The People’s Vote campaign for a referendum on the final Brexit deal was boosted yesterday by a £1million donation.
But a Downing Street source insisted: “We completely rule out any second referendum.”
The pitfalls involved in such a vote were spelt out in a report published today MONDAY by the Institute for Government.
The thinktank, whose aim is to make government more effective, published its analysis of different ways in which the current phase of Brexit negotiations could play out.
They include Theresa May agreeing a deal with the EU as early as October and getting it through Parliament ahead of leaving day, next March 29.
Other scenarios are Parliament rejecting her deal and either settling for a no-deal exit or sending her back to Brussels for more talks.
Mrs May herself could declare it impossible to strike a deal so Britain leaves without one, or she might not get a deal but Parliament sends her back to negotiations rather than quit without agreement.
The report says it is possible the Government or Parliament could order another referendum for voters to break a deadlock.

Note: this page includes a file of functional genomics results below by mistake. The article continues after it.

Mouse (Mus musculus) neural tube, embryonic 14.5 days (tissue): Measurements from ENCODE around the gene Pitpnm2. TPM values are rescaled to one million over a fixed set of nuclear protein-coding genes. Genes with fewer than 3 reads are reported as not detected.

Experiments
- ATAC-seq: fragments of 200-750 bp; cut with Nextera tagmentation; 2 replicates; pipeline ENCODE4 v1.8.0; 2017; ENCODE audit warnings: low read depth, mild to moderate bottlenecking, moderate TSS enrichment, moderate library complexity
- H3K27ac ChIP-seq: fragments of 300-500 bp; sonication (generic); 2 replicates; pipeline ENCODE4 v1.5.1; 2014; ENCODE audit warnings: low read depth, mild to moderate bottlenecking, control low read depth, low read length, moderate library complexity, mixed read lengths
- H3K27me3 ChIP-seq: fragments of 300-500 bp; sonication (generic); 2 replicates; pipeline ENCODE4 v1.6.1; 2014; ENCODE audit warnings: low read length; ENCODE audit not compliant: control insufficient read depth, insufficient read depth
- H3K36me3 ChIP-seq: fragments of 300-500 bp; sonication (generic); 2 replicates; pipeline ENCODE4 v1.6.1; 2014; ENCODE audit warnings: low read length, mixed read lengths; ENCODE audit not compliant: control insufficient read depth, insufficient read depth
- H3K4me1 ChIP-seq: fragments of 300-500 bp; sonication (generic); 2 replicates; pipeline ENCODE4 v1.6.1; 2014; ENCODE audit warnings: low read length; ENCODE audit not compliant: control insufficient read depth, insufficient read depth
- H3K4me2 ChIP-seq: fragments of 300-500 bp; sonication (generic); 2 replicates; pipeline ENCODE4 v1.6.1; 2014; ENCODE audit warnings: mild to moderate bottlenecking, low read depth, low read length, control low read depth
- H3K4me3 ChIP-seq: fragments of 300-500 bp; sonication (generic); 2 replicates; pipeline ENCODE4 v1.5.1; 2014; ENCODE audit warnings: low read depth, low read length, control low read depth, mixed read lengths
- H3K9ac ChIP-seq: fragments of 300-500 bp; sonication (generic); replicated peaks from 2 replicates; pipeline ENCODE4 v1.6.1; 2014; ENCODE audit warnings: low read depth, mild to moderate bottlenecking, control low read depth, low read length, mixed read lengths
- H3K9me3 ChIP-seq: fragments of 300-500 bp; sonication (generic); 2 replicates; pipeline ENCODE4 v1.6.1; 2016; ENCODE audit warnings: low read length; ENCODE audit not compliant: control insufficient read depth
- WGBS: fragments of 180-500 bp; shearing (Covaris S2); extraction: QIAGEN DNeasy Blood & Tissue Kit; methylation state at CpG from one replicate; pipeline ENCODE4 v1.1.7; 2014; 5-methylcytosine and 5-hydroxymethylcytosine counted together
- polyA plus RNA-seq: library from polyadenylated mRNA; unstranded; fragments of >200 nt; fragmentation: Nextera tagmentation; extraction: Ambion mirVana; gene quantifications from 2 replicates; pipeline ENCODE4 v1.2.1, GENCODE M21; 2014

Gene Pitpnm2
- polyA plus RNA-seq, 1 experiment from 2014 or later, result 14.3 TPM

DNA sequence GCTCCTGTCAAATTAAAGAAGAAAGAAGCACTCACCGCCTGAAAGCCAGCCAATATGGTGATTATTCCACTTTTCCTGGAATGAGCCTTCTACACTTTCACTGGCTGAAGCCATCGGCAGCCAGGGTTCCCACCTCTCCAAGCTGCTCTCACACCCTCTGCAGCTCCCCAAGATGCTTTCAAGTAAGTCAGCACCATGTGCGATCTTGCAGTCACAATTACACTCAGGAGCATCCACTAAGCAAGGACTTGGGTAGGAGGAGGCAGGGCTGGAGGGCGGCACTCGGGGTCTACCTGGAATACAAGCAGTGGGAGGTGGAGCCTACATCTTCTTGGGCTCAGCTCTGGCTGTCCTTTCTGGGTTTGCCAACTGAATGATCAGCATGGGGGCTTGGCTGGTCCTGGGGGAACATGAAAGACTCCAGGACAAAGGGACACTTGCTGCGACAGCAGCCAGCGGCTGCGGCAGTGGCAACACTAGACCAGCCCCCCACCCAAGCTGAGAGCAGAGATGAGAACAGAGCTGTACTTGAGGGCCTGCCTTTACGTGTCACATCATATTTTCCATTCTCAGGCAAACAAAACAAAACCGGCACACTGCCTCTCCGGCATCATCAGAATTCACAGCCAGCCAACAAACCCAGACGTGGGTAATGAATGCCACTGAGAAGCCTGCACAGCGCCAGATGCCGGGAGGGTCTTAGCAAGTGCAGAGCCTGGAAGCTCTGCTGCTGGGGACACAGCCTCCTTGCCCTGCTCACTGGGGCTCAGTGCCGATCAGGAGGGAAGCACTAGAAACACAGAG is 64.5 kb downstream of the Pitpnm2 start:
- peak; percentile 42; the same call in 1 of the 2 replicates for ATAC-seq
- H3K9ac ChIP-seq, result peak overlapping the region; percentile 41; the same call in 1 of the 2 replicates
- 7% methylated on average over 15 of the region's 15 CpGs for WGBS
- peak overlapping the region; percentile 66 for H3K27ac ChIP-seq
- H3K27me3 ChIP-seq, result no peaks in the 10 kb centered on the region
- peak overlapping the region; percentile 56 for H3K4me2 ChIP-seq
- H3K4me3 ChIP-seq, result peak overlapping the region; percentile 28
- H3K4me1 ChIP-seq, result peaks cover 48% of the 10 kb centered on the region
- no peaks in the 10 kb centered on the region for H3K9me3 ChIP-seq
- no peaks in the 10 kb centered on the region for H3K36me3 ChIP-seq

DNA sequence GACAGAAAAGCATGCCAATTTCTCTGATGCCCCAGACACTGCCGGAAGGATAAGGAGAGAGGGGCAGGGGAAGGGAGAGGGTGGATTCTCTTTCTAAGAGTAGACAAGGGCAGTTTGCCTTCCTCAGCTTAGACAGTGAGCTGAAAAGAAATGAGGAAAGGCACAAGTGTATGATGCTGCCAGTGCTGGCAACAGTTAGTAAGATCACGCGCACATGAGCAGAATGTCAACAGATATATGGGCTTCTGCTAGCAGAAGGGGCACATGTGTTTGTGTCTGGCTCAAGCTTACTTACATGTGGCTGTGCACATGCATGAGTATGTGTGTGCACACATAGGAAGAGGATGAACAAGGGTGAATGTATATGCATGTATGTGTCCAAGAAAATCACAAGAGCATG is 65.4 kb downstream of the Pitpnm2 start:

But it notes: “The mechanics of referendums are far from easy.”
Problems include that the UK does not have a comprehensive blueprint for referendums, so details have to be decided each time – probably sparking bitter political skirmishes on issues like timing and who should have a vote.
“Even more problematic, what would the referendum be about?” the authors ask.
Tory former Cabinet minister Justine Greening has suggested a three-question referendum with the choice of leaving the EU with no deal, leaving on the PM’s deal, or staying in the EU.
But the Institute said this raised timing issues.
The UK is only guaranteed staying in on its current terms if it withdraws its Article 50 leaving application by March 29.
Only an outline withdrawal agreement could be made by March and some details of a long-term deal would have to be hammered out afterwards – which the report said could see MPs agitating to have different versions of Brexit on the ballot paper.
Meanwhile the Electoral Commission watchdog says six months are needed for a referendum to be well-conducted – which would probably mean the Government postponing exit day, which Mrs May has said she will not do.
The authors concluded: “In short, a Greening-style referendum on the timescale she appears to propose (before the UK formally leaves the EU) would only work if it produces a majority for Remain.
“It would not settle the issue for any other outcome.
“But it is not practical to ask people to vote on the arcane issues of the withdrawal agreement – which would come down to a fight about the ‘divorce bill’.
“So, in practice, unless there is a clearly emerging majority (which can survive a bitter referendum campaign) for Remain, a referendum would solve nothing.”